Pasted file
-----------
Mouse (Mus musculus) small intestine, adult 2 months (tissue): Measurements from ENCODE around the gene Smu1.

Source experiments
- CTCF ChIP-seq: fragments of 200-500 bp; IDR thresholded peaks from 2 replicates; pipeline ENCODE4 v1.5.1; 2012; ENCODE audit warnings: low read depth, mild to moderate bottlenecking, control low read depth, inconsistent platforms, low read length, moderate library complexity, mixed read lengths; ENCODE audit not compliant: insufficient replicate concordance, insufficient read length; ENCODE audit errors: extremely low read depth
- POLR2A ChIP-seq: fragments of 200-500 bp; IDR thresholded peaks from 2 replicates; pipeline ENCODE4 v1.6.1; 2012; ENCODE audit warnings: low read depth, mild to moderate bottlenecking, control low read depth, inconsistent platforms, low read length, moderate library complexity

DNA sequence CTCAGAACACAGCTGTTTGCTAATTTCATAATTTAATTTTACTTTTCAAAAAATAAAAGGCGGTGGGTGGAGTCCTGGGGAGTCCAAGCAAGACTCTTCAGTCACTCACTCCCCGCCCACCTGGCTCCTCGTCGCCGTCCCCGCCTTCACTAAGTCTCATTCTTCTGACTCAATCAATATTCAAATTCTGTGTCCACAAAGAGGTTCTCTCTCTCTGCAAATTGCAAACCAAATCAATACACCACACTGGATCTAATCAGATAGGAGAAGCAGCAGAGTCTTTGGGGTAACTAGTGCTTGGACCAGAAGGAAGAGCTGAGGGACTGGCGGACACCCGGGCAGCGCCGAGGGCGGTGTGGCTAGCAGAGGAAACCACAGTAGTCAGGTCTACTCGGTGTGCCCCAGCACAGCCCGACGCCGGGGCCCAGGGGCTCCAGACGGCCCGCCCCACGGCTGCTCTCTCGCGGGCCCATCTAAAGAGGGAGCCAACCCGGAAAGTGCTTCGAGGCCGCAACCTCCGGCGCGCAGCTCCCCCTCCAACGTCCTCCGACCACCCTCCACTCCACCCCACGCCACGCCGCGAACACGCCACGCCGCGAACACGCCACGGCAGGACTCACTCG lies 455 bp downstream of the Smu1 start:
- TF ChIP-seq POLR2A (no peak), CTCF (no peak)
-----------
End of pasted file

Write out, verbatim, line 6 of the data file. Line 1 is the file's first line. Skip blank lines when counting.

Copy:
- TF ChIP-seq POLR2A (no peak), CTCF (no peak)